Subscription music service MOG gets a nice writeup by New York Times blogger Sam Grobart, who holds it up as an example of where in-car audio is going.
After griping about aspects of commercial radio (“just awful”), public radio fundraising (a “minefield of boredom and haranguing”), the listener’s own music (“you know all of it already”) and satellite (“I think I’ve heard most everything satellite radio is going to play for me”), Grobart gets to the point, a trial of MOG, a subscription online music streaming service along the lines of Spotify and Rhapsody.
“If you pay MOG $10 a month, you can get its mobile app. As of today, the iPhone version of that app now works in concert with BMW and Minis to deliver the full MOG experience on the road.” This is on 2011 BMWs and Minis with appropriate options. The service is part of BMW’s adapter system that “translates” apps into a visual language and makes them work with a car’s dashboard controls.
Unlike Pandora, he said, MOG lets you pull up any song in its library anytime. Like Pandora, MOG lets the user create “radio stations” based on preferred content, he wrote. You also can store your own playlists and choose “featured” ones.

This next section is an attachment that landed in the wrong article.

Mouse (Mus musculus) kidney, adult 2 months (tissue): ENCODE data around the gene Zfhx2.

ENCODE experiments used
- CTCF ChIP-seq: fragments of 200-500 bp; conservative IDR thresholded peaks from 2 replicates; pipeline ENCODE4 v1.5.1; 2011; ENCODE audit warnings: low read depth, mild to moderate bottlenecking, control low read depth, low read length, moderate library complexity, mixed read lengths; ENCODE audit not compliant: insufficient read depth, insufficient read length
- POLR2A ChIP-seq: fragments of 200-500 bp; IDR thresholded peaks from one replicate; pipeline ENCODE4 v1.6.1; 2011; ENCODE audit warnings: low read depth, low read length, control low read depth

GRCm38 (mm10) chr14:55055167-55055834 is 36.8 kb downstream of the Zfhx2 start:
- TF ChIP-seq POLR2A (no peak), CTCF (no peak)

Grobart sees broader implications. “What automakers are realizing is that they don’t need to provide everything themselves — they just need to create a platform for other apps. Ford is doing this with its Applink program, and you would have to imagine that other carmakers are ramping up their own plans. Music, navigation, communication — we already have all of these things in a smartphone.”
But he adds that using such services to their full extent may require more attention than most drivers safely can afford. “The way carmakers are thinking about technology and outsourcing it is the right way to go. I just don’t know if I may need a co-pilot to enjoy this bright new future.”